War and remembrance

THE GOSPEL ACCORDING TO BILLY THE KID BY DENNIS MCCARTHYIt’s been written that the outlaw known as Billy the Kid was born Henry McCarty in New York City in 1859. Or maybe his real name was William H. Bonney, or Wil­liam Wright, or Joseph Antrim. He moved with his family to Kansas in 1870, then to Santa Fe, and finally to Silver City, where his mother died in 1874, setting Billy, age 15, on a path of petty theft and cattle rustling. Or perhaps he was just a rowdy cowhand falsely accused of stealing horses. One thing for certain is that young Billy, following the mur­der of New Mexico Territory rancher John Turnstall in 1878, cast his lot with a group of Turnstall avengers known as the Lincoln County Regulators who took up arms in op­position to the “Santa Fe Ring” of corrupt power brokers fronted by local businessman James Dolan. The resulting conflict would soon escalate into the notorious Lincoln County War of 1878-81.

Billy’s role in the Lincoln County War end­ed in July of 1881when Sheriff Pat Garrett ambushed the young outlaw in the darkened Fort Sumner bedroom of rancher Pete Max­well, an incident Garrett would memorialize – some would say fictionalize – in his 1882 book The Authentic Life of Billy, The Kid, the Noted Desperado of the Southwest. In it, Garrett and ghost-writer Marshall Upson credited Billy with having killed 21 men before his 21st birthday, thereby gilding a gun-slinging legend that shines to this day thanks in part to hundreds of subsequent books, articles, and feature films including (and starring as Billy) Billy the Kid (Robert Taylor, 1941), The Left-Handed Gun (Paul Newman, 1958), Pat Garrett & Billy the Kid (Kris Kristoffer­son, 1973), and Young Guns (Emilio Estevez, 1988).

A coda of sorts to Billy’s already-murky saga was heard in 1948 when a probate in­vestigator in St. Louis interviewed an elderly man named Joe Hines who not only claimed to have participated in the Lincoln County War, but also claimed that Billy the Kid, whose new identity Hines refused to dis­close, was in fact still alive. The investigator, William Morrison, tracked Hines’ intriguing story all the way to Hamilton, Texas, and a man named Oliver “Brushy Bill” Roberts, who eventually “confessed” to being Billy the Kid. According to Roberts, Pat Garrett had shot another outlaw named Billy Barlett that night in Fort Sumner, allowing Roberts to escape to Mexico. His motive for now re­vealing his “true identity,” Roberts claimed, was to secure Morrison’s help in finally ob­taining the pardon that had been promised him in 1879 by New Mexico’s then-governor Lew Wallace (the author, incidentally, of the 1880 novel Ben-Hur.)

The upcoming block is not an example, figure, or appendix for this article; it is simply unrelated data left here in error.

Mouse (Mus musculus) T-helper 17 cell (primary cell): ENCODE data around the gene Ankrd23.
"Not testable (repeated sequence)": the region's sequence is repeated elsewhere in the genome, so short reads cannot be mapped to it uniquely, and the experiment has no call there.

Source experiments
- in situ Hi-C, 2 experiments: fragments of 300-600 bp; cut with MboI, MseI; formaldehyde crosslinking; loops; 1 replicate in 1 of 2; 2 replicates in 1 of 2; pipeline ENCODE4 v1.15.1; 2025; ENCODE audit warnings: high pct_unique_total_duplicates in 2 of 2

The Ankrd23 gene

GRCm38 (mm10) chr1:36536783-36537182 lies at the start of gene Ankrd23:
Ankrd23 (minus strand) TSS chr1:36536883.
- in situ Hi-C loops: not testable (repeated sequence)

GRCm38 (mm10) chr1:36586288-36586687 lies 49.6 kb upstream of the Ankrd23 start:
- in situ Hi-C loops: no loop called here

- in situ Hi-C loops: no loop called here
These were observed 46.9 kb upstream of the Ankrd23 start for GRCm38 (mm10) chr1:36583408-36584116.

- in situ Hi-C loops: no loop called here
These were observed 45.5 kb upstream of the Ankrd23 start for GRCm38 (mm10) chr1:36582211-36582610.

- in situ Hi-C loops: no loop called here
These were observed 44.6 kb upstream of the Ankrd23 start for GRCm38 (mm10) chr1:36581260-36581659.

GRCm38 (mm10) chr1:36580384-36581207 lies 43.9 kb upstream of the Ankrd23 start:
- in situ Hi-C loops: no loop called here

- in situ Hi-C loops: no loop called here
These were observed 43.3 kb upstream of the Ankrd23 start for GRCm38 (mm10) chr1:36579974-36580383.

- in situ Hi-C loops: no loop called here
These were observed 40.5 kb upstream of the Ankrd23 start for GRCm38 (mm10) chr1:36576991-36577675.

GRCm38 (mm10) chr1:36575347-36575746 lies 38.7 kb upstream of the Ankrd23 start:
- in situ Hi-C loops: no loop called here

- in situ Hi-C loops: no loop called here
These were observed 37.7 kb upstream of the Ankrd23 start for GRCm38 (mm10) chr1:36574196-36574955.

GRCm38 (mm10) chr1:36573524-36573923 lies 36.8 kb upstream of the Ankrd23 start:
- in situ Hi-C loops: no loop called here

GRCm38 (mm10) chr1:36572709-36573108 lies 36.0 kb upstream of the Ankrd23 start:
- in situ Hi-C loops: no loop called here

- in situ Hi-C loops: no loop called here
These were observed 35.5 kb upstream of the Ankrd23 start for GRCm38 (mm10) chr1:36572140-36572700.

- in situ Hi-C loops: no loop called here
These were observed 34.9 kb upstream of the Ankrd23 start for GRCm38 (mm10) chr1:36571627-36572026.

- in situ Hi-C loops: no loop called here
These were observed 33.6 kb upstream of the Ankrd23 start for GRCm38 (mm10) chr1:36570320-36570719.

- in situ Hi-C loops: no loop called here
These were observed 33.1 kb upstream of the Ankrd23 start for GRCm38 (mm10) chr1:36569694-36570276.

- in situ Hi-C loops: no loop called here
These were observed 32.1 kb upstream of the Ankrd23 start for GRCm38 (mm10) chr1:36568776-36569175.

Morrison published the results of his investigation in a 1950 book, co-written by Western historian C.L. Sonnichsen, titled Alias Billy the Kid. Roberts, how­ever, died shortly after the book’s publication, and the book’s claims were imme­diately and hotly disputed, but eventually found pur­chase in the popular culture thanks in part to the release of the 1990 film Young Guns II, again featuring Emilio Estevez as Billy, in which aged narrator “Brushy Bill” recounts his various exploits as Billy the Kid.

Just when you thought there was little more to be said or written about the legend of Billy the Kid, along comes The Gospel According to Billy the Kid, the debut novel of Santa Fe author Dennis McCarthy, brother of Pulitzer Prize and National Book Award recipient Cormac McCarthy. Based in part on the Brushy Bill legend, McCarthy’s novel provides a gripping first-person account of the Lincoln County War and of Billy’s asso­ciated exploits, which include various shoot-outs, jail-breaks, and gunfights as well as the fugitive outlaw’s escape from Fort Sumner and his life in post-Billy anonymity, all of it written in a uniquely unadorned but compelling prose style.

The Lincoln County War, and Billy’s central role in its prosecution, is an important and engag­ing chapter in the history of the American West, and The Gospel According to Billy the Kid (University of New Mexico Press) brings that conflict to life in ways to which history books can only aspire. Both propul­sive and poignant, it’s a novel worth reading, from a talented new literary voice worth following in the years ahead.

Chuck Greaves/C. Joseph Greaves is the author of six novels including Hard Twisted and Church of the Graveyard Saints. You can visit him at www.chuckgreaves.com.

From Prose and Cons.